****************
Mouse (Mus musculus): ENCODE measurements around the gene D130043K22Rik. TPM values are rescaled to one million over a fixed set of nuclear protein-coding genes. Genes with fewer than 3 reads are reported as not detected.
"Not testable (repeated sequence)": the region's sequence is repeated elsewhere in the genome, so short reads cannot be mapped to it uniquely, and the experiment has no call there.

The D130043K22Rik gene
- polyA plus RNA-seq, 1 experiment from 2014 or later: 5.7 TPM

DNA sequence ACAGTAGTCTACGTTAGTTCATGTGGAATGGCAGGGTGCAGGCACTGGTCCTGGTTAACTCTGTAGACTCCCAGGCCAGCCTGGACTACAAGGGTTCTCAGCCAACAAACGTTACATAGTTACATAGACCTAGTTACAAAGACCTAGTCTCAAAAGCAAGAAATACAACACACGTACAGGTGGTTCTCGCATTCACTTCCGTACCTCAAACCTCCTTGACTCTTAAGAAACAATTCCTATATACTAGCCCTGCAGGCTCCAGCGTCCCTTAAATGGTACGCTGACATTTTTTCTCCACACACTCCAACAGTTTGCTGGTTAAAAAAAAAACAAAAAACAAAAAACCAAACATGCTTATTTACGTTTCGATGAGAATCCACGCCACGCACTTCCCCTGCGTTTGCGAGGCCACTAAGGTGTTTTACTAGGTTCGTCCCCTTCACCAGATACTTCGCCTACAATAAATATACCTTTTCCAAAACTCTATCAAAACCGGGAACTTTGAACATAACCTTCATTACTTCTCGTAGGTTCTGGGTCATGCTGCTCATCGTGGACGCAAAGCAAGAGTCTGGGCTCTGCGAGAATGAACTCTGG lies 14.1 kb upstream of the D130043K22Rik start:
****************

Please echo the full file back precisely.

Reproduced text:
Mouse (Mus musculus): ENCODE measurements around the gene D130043K22Rik. TPM values are rescaled to one million over a fixed set of nuclear protein-coding genes. Genes with fewer than 3 reads are reported as not detected.
"Not testable (repeated sequence)": the region's sequence is repeated elsewhere in the genome, so short reads cannot be mapped to it uniquely, and the experiment has no call there.

The D130043K22Rik gene
- polyA plus RNA-seq, 1 experiment from 2014 or later: 5.7 TPM

DNA sequence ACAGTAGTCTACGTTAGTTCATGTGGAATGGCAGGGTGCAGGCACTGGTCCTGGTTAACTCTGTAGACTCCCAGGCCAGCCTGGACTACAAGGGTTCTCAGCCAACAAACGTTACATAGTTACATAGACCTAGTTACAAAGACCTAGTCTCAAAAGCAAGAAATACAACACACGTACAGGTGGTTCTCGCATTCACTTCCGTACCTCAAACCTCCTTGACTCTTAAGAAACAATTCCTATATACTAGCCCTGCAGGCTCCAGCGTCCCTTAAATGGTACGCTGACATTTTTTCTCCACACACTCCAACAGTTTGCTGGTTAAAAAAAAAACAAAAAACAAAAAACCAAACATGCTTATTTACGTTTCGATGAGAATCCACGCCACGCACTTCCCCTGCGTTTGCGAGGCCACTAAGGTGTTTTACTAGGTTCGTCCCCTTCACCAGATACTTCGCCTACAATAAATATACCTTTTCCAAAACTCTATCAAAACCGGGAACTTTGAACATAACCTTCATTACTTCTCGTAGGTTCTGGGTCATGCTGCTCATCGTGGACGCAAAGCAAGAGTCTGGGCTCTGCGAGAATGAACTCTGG lies 14.1 kb upstream of the D130043K22Rik start: